Sunday, January 27, 2008

Round Table Review - Where Flavor Was Born

My email and instant messaging program have been working overtime this past month, for fun and exciting reasons. Thanks to Sia over at The Lisa Ekus Group I've been having a great time organizing the first Round Table Review. What's that? Well 4 fellow food bloggers (Mike ofMel's Diner, Lis of La Mia Cucina, Mary from The Sour Dough and Deborah of What's In My Kitchen) and I reviewed a cookbook together. We cooked exactly the same recipes, shared our thoughts and ideas with each other along the way, and now we're ready to share the end results with you!

The book we reviewed is called "Where Flavor Was Born: Recipes and Culinary Travels Along the Indian Ocean Spice Route" by Andreas Viestad, Photographs by Mette Randem.

This is a big, bold book full of vibrant colors and textures. There are 14 categories of spice - Cumin, Simply Spicy, Pepper, Ginger, Chiles, Cardamom, Curries, Coriander, Turmeric, Lemongrass, Tamarind, Nutmeg & Cloves, Vanilla, Cinnamon - as well as well as sources to purchase spices from, a chart of scoville units (the heat of peppers) and further readings. Each section begins with a story from Mr. Viestad, related to the spice of the chapter. The stories are as intriguing as the recipes themselves. Just as important to this book are the photographs by Mette Randem. As well as pictures of the food (although not every recipe has a photo) there are pictures of the spices themselves, and sensational pictures the people, places and things related to the spices and recipes. It took all my self control not to start ripping pages out of the book so I could frame and hang these amazing images all over the house.

We all made lists of the recipes we wanted to try, then narrowed it down to 6. They were:
Fresh Yogurt Cucumber Soup with Coriander and Cumin
Stuffed Onions with Ginger and Lamb
Entrecote with Onion, Ginger and Tamarind
Grilled Green Fish with Red Rice
Bananas with Coconut and Cardamom
Coconut Curry Cake

We soon found out that not all of us were able to find the ingredients for the Grilled Green Fish, so we added the alternative recipe Fish in Coconut Curry.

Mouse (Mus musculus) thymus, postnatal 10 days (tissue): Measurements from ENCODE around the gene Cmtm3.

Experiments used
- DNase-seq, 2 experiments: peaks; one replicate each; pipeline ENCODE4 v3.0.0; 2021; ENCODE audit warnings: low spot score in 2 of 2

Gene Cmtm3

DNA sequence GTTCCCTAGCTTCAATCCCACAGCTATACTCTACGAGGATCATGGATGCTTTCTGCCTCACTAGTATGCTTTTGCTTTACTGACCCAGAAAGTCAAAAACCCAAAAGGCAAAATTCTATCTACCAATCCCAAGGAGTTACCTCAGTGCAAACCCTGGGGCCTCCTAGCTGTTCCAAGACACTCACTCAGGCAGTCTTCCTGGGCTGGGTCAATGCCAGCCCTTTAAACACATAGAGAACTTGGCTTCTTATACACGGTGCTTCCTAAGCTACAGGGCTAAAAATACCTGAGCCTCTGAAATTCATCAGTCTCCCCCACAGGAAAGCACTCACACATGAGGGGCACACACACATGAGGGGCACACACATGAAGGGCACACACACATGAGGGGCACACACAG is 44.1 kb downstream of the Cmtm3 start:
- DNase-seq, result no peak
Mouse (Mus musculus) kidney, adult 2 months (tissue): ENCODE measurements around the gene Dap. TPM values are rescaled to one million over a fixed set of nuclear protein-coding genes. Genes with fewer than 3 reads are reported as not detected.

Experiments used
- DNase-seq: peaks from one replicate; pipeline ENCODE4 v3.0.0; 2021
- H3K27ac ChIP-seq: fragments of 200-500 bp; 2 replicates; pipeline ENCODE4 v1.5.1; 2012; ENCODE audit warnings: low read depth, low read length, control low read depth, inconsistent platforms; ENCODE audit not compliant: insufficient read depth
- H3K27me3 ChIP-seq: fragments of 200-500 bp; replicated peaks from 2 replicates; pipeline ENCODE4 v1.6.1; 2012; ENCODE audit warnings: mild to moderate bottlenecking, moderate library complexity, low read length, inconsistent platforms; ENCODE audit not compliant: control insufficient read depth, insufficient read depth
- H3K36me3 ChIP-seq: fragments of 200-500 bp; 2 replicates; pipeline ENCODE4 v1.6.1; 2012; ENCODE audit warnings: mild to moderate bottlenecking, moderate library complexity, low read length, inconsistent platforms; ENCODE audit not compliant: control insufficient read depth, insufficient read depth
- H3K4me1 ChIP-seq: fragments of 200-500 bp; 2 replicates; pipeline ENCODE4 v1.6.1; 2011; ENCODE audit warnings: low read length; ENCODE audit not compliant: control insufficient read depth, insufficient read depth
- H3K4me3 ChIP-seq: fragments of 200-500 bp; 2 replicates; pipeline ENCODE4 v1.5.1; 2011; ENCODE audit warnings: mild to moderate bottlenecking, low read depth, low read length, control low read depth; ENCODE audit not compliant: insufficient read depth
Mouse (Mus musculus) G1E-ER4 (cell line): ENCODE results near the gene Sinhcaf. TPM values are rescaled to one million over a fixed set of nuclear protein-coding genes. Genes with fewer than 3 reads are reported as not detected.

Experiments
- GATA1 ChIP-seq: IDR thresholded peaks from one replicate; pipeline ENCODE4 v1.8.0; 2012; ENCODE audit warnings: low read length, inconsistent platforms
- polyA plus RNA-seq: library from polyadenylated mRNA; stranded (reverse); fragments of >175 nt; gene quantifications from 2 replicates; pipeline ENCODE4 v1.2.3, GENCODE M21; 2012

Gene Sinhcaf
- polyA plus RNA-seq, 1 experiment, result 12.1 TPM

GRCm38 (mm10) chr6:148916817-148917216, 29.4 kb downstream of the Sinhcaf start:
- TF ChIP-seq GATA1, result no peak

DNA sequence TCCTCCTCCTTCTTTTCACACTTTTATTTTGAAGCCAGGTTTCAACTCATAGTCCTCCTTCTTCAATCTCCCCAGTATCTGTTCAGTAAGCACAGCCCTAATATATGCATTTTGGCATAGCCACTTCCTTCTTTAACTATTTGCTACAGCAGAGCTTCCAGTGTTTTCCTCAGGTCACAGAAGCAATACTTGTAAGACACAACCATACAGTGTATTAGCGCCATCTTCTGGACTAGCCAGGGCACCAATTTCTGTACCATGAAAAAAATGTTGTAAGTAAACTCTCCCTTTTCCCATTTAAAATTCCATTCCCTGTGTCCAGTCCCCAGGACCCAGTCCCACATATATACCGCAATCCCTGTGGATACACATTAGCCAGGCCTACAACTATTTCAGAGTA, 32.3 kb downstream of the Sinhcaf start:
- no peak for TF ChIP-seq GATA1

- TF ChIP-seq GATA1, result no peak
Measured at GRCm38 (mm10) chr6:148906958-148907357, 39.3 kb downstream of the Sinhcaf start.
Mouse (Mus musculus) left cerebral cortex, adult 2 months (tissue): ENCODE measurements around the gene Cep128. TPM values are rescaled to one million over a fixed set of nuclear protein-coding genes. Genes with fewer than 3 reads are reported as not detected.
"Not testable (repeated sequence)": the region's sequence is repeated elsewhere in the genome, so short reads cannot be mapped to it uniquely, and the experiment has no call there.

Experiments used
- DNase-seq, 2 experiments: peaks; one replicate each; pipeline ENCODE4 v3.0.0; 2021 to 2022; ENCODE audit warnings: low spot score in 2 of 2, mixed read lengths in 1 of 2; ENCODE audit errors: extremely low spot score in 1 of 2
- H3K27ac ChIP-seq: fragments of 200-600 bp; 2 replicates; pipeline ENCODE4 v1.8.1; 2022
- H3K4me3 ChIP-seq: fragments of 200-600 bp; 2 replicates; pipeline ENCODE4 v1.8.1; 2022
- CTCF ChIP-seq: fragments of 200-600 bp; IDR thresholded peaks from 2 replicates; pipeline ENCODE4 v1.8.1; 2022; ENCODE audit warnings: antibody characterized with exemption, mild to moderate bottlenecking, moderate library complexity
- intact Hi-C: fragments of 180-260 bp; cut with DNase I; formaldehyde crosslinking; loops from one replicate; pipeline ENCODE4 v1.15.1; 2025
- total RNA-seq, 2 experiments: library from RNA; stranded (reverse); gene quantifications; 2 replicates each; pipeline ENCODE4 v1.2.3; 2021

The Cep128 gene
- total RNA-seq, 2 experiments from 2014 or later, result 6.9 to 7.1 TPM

Fresh Yogurt Cucumber Soup with Coriander and Cumin

This was certainly the fastest recipe, ready in just a few minutes with chilling time of 30 minutes. I'd have trouble recommending this as a starter; that is how I served it and while it had a great taste - cumin is one of my most favourite spices - it was difficult to eat more than a few spoonfuls. I think Mr. Viestad's suggestion to serve as a side dish with a very hot main course is more appropriate.

Entrecote with Onion, Ginger and Tamarind

I have enjoyed Tamarind the few times I've had it, and this was Mary's first recipe choice. This was one of my favorites of what we tried, but I must tell you I did make some changes. The recipe serves two, yet calls for six onions. That seemed excessive so I cut it down to 3 which was still a lot, but more manageable. While I was making it, Scott was reading over my shoulder and was sad that the liquid in the onions was cooked away - he was hoping for a sauce. So I increased the amount of beer and did not simmer all the liquid away. I added the steaks back into the sauce to finish cooking, as well. The sauce was in my opinion the best part of the dish. Also, next time I make this (which will be soon) I will grill the steaks, and make the sauce separately. I don't like pan fried steak at all. It was the only drawback of the dish for me.

Fish in Coconut Curry

I didn't have luck gathering the ingredients for the Grilled Green Fish, so I chose our alternate. This was very, very good. Cardamom, Cumin and Cinnamon are dry roasted, and then simmered with tomato, onions, lime juice, and coconut milk. The sauce is fantastic and would be great with chicken or veggies too. I cooked this for Scott and my parents and everyone enjoyed it.

Stuffed Onions with Ginger and Lamb